What I mean by this is that the first company to produce video for AVB was an audio company. The video companies that have been involved with AVnu since the start didn’t do it because they did not see the benefit to change or augment their product line.
If they had, they would have made one by now. I applaud Biamp’s forward thinking in this and am excited to see where they go with the TLUX line. Let them lead the way and watch other traditional video companies follow.
We started out the year talking about security with the revelations of the AMX security back door. We all should agree it was actually a good thing for our industry. It began a conversation we are still having about security.
The DDOS attacks of October drove that point home even more. Take a look at how it happened. If you look at the stories and read the logs, the logins and passwords in these installed cameras and other products were left at default.
I am not saying these were all AV integrators. However, it shines a light on a horrible practice of leaving security holes like this.
Integrators, if you do not have a process for securing your installed products you are doing your clients a disservice. It may even border on negligence, liable negligence, depending on your contract.
Manufacturers, you need to be providing regular security checks of your products and offering security patches on a regular basis. Let’s say Tuesdays since that’s what the IT industry already does. Do not call them firmware updates. Call them what they are; security patches.
Industry, we all need to work together to combat the impression that AV systems are insecure.
The AVnu standard allows for control commands to be sent down the line, as does HDBaseT now. You can control a number of devices through the network and their built in web browsers.
Those of you who program or design systems know that the call for 232 ports in systems has dropped substantially from what it was just five years ago.
This is a remarkable shift in the industry. I wrote a piece for Commercial Integrator back in the Spring about moving toward a processor-less control system.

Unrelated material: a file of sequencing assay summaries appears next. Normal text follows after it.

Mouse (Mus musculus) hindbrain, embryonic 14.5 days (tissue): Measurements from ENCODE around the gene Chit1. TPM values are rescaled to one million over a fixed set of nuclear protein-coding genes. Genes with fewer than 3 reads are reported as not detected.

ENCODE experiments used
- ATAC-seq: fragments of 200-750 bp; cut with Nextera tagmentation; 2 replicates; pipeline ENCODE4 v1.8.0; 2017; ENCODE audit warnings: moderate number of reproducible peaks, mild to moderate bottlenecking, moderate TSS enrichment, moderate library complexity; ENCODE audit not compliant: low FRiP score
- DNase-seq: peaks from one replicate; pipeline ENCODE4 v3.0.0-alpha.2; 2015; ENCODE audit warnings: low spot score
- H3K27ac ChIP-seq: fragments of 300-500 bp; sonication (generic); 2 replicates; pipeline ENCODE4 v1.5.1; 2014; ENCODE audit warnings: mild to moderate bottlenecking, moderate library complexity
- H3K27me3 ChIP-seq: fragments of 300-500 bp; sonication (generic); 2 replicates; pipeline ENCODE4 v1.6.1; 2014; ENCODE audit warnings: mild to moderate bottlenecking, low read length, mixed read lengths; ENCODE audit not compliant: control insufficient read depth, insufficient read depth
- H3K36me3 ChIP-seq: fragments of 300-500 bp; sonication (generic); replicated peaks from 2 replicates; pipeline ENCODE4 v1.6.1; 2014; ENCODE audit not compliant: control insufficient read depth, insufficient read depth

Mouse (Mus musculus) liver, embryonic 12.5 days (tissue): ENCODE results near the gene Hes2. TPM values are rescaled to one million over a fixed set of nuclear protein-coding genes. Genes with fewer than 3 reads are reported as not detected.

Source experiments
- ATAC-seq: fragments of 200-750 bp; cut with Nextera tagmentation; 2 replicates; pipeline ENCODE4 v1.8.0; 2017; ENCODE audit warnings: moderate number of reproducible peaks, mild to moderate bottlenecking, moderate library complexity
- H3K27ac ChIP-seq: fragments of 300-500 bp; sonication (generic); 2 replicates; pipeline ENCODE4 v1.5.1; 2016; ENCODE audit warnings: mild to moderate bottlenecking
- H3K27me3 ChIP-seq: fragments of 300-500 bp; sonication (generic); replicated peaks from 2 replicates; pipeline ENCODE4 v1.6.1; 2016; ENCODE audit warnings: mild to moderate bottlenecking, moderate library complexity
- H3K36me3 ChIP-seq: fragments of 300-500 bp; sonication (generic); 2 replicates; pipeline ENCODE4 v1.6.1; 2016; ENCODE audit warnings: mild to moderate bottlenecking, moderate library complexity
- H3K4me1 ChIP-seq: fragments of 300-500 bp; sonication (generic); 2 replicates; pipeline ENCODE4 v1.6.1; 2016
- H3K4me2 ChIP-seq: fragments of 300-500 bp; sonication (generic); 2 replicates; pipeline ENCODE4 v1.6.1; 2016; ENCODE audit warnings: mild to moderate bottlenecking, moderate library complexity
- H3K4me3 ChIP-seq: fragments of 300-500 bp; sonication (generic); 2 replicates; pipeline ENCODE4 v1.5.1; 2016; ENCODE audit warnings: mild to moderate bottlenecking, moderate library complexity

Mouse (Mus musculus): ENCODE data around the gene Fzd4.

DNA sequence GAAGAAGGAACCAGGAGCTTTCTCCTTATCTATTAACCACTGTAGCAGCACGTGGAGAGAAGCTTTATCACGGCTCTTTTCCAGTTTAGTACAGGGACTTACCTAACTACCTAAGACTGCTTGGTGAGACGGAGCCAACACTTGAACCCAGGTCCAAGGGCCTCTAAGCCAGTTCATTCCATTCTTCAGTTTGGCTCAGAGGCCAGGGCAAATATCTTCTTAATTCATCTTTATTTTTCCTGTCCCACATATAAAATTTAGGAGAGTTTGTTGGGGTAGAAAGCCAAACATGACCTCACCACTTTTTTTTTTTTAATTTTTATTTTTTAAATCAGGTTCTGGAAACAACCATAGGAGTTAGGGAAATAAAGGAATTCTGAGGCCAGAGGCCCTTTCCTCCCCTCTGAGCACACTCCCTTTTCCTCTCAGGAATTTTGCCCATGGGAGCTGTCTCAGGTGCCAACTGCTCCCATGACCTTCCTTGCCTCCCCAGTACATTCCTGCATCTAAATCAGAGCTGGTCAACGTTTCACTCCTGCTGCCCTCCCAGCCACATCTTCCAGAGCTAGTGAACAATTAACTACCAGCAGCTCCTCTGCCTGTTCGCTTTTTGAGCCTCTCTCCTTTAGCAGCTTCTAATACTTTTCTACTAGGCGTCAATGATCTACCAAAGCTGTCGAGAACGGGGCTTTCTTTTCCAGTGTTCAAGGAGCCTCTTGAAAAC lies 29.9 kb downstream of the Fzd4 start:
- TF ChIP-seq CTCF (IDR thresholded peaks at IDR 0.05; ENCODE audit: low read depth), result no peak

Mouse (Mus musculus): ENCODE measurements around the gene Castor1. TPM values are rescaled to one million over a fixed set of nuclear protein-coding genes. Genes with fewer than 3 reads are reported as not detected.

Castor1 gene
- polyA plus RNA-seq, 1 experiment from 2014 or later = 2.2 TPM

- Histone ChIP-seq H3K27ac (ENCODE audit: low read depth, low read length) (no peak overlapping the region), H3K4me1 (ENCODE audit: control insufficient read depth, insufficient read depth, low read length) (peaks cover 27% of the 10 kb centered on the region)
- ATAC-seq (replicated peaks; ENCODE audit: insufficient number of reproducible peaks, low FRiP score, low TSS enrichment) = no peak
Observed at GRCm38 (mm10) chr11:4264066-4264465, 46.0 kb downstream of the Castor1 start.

Companies like Utelogy are already accomplishing this. The time will come when other control manufacturers will see the benefits of using a server as the control processor and just uploading programs to that.
As this happens, the programmers and installers will need to become more adept at network setup and troubleshooting.
No longer will it be flipping pins two and three to correct a control issue. It will be things like making sure IP tables are correct and everyone can connect traversing VLANs.
This segment is becoming more mature every year. I wanted to include it to highlight the second and third generations of things like ClickShare and the like.
My first wireless video system was for VGA and cost $1000 ten years ago. It was based on RF technology, could not go through walls, and only transmitted 50 feet.
Now we are able to go longer distances, use the networks, and create some pretty impressive video collaboration tools on screen, in real time.
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We have lost pop stars, cultural icons, and others this year, but technology has marched on. The connection of Amazon Echo and other voice control devices in the residential will lead directly to commercial applications being requested.
Video over the network, not just sending video point to point over twisted pair, will continue to move forward. This, and IP control, will require your techs and engineers to dive deeper into IT than they have in the past.
It was a good year for advancements and I’m looking forward to what 2017 has to offer.